An optical thin film consists of one or more layers of dielectric material or metal, with individual layer thicknesses typically ranging from a few nanometers to several microns. In the case of dielectrics, these modify the reflectance and transmittance characteristics of the underlying substrate through the mechanism of optical interference, based on the exact thickness and index of refraction of each layer. Metallic coatings reflect and absorb light based on their bulk material properties (although metallic layers can also be incorporated into multi-layer dielectric coatings).
Producing a practical coating requires tight control of deposition so that the desired sequence, uniformity, material thicknesses and indices of refraction are achieved. Good adhesion is also important if the optic is to be mechanically durable, as is the ability to retain consistent properties in the presence of temperature and humidity swings for those applications requiring environmental stability. Additionally, economics dictate the use of production equipment that allows for large batch sizes and/or short cycle times.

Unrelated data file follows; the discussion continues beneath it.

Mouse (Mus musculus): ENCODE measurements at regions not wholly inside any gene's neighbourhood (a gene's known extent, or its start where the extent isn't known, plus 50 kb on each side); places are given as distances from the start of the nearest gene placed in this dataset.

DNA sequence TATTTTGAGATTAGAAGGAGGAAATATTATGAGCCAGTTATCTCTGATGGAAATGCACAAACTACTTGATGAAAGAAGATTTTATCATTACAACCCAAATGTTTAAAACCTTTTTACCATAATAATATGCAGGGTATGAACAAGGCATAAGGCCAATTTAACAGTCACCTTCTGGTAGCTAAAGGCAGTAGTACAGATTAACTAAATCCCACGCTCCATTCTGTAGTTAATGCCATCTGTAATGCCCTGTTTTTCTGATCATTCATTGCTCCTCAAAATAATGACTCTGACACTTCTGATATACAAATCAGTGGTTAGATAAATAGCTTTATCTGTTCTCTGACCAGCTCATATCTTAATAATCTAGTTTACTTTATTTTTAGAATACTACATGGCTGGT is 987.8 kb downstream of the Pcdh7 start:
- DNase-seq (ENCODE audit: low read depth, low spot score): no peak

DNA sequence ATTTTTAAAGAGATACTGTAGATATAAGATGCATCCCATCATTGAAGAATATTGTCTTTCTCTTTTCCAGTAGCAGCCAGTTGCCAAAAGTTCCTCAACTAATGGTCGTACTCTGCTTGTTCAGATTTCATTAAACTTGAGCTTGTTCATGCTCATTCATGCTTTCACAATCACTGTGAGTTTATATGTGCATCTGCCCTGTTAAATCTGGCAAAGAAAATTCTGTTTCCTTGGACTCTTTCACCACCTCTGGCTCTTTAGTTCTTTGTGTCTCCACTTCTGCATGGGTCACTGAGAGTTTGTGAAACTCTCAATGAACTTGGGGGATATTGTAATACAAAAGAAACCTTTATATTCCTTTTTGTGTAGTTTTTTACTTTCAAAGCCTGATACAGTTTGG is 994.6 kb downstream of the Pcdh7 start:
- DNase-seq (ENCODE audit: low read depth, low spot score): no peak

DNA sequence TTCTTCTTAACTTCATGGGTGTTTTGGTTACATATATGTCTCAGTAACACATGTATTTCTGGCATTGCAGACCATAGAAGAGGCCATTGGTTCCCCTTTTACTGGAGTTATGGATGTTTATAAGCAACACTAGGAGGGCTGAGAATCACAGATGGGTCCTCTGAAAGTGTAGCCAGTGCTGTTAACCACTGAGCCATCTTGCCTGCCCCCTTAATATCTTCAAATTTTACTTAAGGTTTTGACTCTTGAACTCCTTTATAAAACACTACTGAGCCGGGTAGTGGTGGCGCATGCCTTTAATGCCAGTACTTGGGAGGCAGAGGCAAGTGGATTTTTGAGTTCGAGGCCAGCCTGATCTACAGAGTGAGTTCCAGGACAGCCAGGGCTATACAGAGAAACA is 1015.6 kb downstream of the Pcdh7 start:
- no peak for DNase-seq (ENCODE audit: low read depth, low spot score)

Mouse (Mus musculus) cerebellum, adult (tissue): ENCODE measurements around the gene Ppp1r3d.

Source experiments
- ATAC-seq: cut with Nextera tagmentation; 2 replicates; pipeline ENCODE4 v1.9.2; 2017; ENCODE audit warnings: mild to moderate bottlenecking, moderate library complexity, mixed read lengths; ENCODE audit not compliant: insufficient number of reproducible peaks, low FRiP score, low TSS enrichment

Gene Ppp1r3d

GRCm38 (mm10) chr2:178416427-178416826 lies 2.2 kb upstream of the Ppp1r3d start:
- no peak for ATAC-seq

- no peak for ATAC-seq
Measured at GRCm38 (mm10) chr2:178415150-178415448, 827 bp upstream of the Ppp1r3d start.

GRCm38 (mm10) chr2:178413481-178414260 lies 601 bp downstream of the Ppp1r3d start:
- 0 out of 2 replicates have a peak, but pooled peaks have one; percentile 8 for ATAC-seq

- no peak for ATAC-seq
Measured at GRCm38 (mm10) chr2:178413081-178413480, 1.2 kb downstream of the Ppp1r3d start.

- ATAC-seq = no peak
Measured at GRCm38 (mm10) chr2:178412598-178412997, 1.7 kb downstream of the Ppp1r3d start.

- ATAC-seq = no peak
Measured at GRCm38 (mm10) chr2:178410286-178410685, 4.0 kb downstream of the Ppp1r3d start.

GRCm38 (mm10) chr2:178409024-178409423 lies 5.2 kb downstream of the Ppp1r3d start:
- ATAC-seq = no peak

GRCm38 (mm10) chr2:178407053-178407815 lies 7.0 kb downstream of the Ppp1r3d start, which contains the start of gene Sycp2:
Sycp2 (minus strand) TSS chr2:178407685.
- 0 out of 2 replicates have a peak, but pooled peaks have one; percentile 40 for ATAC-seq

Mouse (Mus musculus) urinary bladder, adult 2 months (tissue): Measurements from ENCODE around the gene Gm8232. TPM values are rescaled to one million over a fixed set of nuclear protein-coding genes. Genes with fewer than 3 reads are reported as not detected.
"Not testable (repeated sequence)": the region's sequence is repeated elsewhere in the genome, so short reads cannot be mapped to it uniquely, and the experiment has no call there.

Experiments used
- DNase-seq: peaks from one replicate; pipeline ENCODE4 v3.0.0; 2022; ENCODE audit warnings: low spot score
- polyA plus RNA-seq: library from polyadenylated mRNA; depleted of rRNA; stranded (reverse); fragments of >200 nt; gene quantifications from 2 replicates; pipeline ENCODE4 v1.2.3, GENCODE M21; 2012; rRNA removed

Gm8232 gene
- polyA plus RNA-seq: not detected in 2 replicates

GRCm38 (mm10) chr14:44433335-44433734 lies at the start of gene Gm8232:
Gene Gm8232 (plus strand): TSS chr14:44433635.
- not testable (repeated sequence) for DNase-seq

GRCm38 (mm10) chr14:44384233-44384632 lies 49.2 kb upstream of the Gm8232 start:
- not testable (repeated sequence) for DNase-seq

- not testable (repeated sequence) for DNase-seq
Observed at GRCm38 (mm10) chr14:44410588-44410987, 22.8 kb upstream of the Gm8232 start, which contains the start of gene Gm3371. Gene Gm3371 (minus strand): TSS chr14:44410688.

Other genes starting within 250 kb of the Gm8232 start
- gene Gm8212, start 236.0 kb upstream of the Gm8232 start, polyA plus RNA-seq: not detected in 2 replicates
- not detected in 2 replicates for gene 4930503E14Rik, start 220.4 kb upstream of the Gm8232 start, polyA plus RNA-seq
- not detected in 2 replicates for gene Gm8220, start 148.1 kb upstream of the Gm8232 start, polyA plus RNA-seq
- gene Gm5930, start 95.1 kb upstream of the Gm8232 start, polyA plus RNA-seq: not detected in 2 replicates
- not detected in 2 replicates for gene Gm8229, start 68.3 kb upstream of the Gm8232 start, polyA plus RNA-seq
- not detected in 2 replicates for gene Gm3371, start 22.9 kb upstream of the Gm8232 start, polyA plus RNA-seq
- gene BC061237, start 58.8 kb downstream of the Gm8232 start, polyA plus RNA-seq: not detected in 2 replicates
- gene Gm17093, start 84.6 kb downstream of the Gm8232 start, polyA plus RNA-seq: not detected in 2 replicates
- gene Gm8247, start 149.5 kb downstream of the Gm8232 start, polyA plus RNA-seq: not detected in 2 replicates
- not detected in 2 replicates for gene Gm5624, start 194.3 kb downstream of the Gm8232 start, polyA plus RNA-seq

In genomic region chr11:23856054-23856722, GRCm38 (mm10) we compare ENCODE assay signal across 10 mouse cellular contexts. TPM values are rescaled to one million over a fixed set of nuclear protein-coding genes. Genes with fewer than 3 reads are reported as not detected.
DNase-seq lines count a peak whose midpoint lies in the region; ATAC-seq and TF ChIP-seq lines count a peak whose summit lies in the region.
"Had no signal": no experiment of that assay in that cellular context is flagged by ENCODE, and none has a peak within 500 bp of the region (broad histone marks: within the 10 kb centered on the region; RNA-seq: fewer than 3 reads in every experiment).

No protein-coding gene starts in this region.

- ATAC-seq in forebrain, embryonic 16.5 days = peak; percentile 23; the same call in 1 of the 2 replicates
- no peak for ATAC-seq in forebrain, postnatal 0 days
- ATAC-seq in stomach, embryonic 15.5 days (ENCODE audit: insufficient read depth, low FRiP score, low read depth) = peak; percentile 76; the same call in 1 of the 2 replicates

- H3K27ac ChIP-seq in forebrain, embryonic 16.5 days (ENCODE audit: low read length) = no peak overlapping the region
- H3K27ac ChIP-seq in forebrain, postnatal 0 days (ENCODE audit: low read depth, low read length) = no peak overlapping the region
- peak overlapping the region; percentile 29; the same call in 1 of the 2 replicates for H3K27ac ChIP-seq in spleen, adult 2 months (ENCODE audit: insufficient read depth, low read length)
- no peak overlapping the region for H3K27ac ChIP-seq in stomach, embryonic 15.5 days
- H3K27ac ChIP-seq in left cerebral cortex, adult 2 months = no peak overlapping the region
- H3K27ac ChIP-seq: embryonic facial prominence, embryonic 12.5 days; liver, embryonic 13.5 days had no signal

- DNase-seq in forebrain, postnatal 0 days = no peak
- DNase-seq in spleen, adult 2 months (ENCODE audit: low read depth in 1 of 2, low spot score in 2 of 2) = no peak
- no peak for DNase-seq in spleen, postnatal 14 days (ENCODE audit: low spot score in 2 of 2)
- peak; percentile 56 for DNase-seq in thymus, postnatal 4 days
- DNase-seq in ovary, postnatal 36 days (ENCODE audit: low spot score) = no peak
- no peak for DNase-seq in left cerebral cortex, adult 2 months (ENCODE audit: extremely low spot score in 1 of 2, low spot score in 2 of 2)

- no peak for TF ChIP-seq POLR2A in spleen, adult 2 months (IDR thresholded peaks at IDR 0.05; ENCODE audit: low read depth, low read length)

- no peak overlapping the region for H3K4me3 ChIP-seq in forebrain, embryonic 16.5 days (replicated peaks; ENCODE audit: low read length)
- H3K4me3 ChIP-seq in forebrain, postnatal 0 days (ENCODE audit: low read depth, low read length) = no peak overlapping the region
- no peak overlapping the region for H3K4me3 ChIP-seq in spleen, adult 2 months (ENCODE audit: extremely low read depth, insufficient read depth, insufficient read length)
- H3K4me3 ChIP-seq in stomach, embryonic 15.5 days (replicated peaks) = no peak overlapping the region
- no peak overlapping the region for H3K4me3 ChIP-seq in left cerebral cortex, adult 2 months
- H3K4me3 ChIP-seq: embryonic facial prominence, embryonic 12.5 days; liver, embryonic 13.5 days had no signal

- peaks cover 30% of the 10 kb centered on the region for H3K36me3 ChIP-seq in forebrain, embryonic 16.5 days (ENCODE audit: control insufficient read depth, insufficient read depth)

Every coating fabrication method in use has its place, and there is no one approach that is best for every application. For example, coating high laser damage threshold optics for military lasers requires a different approach than making optics for high volume telecommunications use, or a low cost, consumer, virtual reality headset.
DSI employs MicroDyn, which is a form of magnetron sputtering. The MicroDyn is capable of coating a large amount of substrate material in a batch process. This enables us to deliver cost-effective, high performance coatings for a very broad range of applications.
The information here briefly explains the deposition technique and summarizes the most important performance characteristics. It is intended to help customers make an informed decision when specifying and purchasing thin films. Feel free to drop us a note or request a quote today.